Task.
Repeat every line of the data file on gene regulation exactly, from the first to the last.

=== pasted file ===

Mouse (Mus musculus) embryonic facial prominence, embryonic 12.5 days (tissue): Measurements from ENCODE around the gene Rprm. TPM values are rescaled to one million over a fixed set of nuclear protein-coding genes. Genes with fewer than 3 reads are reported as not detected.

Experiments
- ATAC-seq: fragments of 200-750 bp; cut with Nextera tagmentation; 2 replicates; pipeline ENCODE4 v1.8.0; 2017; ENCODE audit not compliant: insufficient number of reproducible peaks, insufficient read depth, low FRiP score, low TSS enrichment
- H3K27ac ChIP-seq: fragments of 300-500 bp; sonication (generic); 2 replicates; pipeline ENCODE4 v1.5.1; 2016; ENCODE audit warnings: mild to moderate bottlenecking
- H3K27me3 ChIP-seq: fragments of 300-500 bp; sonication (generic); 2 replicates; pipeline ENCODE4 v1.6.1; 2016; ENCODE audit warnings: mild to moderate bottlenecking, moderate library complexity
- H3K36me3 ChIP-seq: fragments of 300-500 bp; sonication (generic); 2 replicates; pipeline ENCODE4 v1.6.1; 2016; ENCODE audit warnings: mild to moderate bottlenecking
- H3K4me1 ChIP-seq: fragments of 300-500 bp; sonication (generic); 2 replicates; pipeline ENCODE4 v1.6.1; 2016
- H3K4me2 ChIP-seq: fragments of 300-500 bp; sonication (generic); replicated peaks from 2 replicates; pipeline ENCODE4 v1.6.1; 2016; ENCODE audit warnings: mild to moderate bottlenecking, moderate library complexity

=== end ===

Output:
Mouse (Mus musculus) embryonic facial prominence, embryonic 12.5 days (tissue): Measurements from ENCODE around the gene Rprm. TPM values are rescaled to one million over a fixed set of nuclear protein-coding genes. Genes with fewer than 3 reads are reported as not detected.

Experiments
- ATAC-seq: fragments of 200-750 bp; cut with Nextera tagmentation; 2 replicates; pipeline ENCODE4 v1.8.0; 2017; ENCODE audit not compliant: insufficient number of reproducible peaks, insufficient read depth, low FRiP score, low TSS enrichment
- H3K27ac ChIP-seq: fragments of 300-500 bp; sonication (generic); 2 replicates; pipeline ENCODE4 v1.5.1; 2016; ENCODE audit warnings: mild to moderate bottlenecking
- H3K27me3 ChIP-seq: fragments of 300-500 bp; sonication (generic); 2 replicates; pipeline ENCODE4 v1.6.1; 2016; ENCODE audit warnings: mild to moderate bottlenecking, moderate library complexity
- H3K36me3 ChIP-seq: fragments of 300-500 bp; sonication (generic); 2 replicates; pipeline ENCODE4 v1.6.1; 2016; ENCODE audit warnings: mild to moderate bottlenecking
- H3K4me1 ChIP-seq: fragments of 300-500 bp; sonication (generic); 2 replicates; pipeline ENCODE4 v1.6.1; 2016
- H3K4me2 ChIP-seq: fragments of 300-500 bp; sonication (generic); replicated peaks from 2 replicates; pipeline ENCODE4 v1.6.1; 2016; ENCODE audit warnings: mild to moderate bottlenecking, moderate library complexity